Compartment syndrome... you're on drugs.

    Heal up soon and vibes.

    I'm not an orthopedist; however, I think the faciotomy will be the least of your worries. Motocross and off road racers get faciotomies to releive arm pump so they can go faster.

    Sent from my SM-G998U using Tapatalk
    No matter where you go, there you are. - BB

  7. #7
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    Quote Originally Posted by John_B View Post
    Good luck with your recovery man! I bet you'll be back out on skis at some point next year.

    Edit: Here is a very in-depth and well written blog about a accomplished climber's recovery from a tib/fib, serious artery damage and compartment syndrome. She had some serious setbacks and a very slow recovery but has been back climbing at a high level and doesn't appear to be struggling too much with the issues she had. I don't know her at all but get the impression she's the type of person that would respond to you if you've got some recovery questions as you get further along.


    https://www.stephabegg.com/tripreports/recovery
    Thanks brother! That is awesome. I have been looking but there doesn't seem to be much out there about this specific injury/syndrome.

  8. #8
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    Quote Originally Posted by skinipenem View Post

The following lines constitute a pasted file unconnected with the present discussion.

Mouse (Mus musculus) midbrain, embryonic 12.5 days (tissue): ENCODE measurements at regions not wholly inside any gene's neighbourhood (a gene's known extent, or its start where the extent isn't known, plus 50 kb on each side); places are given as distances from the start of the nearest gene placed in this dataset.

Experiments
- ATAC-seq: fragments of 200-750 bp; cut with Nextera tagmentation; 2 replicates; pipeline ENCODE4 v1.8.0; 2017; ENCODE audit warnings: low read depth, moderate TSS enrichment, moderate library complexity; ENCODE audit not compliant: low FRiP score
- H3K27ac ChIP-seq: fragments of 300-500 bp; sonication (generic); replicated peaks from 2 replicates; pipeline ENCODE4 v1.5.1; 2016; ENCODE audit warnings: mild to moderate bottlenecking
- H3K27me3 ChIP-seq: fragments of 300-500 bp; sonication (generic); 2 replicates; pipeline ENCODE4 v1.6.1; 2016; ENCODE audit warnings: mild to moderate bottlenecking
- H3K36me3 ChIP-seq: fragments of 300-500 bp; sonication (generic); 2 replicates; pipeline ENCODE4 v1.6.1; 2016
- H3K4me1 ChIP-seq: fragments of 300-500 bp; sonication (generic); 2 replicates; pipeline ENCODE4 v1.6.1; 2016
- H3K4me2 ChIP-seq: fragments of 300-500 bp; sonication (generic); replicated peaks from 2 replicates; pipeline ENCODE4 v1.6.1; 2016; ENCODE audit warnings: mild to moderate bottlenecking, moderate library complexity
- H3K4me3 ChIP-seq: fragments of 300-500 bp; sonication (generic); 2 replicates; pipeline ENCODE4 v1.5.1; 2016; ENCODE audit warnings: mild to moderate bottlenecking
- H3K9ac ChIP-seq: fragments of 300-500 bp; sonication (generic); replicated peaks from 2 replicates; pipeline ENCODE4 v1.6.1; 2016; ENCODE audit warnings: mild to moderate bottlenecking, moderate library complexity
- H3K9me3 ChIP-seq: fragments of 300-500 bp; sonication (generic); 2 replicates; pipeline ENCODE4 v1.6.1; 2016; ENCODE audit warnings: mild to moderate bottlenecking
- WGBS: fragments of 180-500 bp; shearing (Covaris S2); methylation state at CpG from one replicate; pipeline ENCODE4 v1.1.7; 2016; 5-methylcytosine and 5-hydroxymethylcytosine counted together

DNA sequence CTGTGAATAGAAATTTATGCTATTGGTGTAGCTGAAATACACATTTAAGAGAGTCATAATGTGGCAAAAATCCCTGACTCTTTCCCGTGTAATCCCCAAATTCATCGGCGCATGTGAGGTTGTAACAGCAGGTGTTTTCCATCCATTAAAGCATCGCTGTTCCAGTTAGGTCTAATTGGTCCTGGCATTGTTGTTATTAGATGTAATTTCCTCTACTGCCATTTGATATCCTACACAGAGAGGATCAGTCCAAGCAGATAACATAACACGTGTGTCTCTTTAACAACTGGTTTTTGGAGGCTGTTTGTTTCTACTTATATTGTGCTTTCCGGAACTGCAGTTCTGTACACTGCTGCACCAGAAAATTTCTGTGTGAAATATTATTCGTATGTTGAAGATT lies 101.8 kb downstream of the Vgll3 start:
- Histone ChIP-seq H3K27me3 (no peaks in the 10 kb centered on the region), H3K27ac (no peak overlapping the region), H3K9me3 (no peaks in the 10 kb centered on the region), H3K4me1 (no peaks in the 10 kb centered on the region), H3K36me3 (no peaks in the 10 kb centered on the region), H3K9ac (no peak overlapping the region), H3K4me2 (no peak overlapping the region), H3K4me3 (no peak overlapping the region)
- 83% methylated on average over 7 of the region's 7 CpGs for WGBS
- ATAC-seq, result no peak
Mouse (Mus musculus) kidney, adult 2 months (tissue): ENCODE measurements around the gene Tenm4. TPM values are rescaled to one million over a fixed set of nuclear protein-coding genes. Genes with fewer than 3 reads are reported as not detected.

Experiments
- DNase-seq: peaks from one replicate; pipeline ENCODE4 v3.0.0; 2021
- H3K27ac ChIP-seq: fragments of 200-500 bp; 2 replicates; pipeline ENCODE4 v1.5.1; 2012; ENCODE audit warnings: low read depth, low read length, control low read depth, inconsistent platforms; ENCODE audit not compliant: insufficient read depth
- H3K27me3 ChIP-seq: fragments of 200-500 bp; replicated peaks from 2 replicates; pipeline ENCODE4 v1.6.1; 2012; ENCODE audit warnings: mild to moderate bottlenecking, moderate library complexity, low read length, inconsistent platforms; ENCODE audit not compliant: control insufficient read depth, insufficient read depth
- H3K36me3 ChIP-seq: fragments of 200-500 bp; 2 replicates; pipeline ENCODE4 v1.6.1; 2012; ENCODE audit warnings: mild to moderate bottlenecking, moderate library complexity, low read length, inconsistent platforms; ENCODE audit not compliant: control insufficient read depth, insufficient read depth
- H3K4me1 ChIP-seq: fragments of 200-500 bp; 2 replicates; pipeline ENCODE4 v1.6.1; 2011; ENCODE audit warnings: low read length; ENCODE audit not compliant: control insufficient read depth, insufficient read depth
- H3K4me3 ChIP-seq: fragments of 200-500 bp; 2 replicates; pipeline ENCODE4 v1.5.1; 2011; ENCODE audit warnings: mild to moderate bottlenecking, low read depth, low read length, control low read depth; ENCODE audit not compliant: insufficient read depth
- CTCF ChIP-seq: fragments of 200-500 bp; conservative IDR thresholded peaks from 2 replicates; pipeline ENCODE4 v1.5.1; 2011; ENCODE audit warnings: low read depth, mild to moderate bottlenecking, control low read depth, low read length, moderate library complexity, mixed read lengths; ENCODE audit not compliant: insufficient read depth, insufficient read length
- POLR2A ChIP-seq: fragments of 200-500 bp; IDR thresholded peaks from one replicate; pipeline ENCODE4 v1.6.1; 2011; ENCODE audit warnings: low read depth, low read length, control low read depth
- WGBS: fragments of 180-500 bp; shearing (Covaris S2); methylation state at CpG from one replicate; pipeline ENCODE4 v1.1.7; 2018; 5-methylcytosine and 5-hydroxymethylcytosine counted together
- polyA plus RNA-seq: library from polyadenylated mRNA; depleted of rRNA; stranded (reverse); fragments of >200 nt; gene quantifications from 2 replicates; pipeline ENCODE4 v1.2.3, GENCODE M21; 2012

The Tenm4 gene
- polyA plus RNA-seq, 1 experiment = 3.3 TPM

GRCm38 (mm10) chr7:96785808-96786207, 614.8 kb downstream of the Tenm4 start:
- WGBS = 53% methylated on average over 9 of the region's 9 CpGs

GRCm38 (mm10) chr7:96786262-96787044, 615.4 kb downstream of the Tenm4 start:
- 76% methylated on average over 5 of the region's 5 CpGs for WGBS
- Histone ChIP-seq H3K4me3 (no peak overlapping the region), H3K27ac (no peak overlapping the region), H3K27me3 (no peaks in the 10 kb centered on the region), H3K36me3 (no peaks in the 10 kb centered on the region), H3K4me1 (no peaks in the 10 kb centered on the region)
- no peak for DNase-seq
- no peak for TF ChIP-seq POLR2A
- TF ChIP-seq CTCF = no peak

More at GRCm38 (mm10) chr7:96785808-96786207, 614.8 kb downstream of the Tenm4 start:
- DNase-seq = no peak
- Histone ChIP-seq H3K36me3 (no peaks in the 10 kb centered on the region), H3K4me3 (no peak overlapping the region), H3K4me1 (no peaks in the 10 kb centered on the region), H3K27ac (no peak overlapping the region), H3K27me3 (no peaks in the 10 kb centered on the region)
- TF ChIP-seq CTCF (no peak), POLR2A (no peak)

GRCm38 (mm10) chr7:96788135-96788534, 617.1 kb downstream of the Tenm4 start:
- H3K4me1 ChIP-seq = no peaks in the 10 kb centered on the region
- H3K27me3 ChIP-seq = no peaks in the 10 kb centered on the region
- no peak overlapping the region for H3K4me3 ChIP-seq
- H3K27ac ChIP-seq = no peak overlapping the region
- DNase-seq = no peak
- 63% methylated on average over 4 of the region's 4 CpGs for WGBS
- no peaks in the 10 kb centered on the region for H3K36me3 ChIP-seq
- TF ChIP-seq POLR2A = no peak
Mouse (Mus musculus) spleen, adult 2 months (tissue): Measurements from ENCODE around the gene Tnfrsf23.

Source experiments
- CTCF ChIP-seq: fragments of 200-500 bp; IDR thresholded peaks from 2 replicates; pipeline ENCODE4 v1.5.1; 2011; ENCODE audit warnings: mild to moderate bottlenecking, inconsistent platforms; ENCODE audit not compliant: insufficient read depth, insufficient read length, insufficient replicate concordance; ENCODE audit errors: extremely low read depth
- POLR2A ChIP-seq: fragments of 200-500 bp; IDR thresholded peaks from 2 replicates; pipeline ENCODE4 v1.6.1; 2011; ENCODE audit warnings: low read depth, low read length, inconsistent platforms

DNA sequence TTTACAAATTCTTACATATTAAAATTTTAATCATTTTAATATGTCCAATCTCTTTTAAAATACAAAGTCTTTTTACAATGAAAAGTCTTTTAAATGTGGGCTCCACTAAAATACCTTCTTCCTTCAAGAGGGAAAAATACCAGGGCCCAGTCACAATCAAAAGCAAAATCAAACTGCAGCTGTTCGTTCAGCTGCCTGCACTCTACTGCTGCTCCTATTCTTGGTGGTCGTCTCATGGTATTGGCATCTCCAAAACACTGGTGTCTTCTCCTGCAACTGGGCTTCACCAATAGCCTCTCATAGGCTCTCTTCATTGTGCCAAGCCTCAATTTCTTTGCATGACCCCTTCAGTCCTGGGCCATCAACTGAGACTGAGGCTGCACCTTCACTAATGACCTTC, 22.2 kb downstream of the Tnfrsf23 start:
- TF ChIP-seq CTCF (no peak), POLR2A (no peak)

Compartment syndrome... you're on drugs.

    Heal up soon and vibes.

    I'm not an orthopedist; however, I think the faciotomy will be the least of your worries. Motocross and off road racers get faciotomies to releive arm pump so they can go faster.

    Sent from my SM-G998U using Tapatalk
    Yup, definitely on lots of drugs. Thanks for the correction.

  9. #9
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    I've never had a fasciotomy but I've done them. What skinipenem* said. The fracture and knee reconstruction will be the issue for you. The cuts in the fascia won't interfere with the function of your leg or require any healing.

    Did they have to make any long incisions in the leg to fix the fractures? If so they may have left the incisions open if there was a lot of swelling and that could possibly take a while to heal or even require a skin graft. Did they put any hardware in the leg that comes out through the skin? Called and external fixator--it's basically steel rods that hold the pieces together when the bone is too shattered to just plate it together.

    Fascia is a very tough, inelastic membrane that covers muscles. In the leg it divides the muscles into 4 compartments. With a bad injury the muscles swell but can't expand because of the fascia and so pressure builds up in the compartments squeezing and damaging the nerves and blood vessels. By cutting the fascia in all the compartments the muscles can expand outward instead of squeezing the nerves and vessels.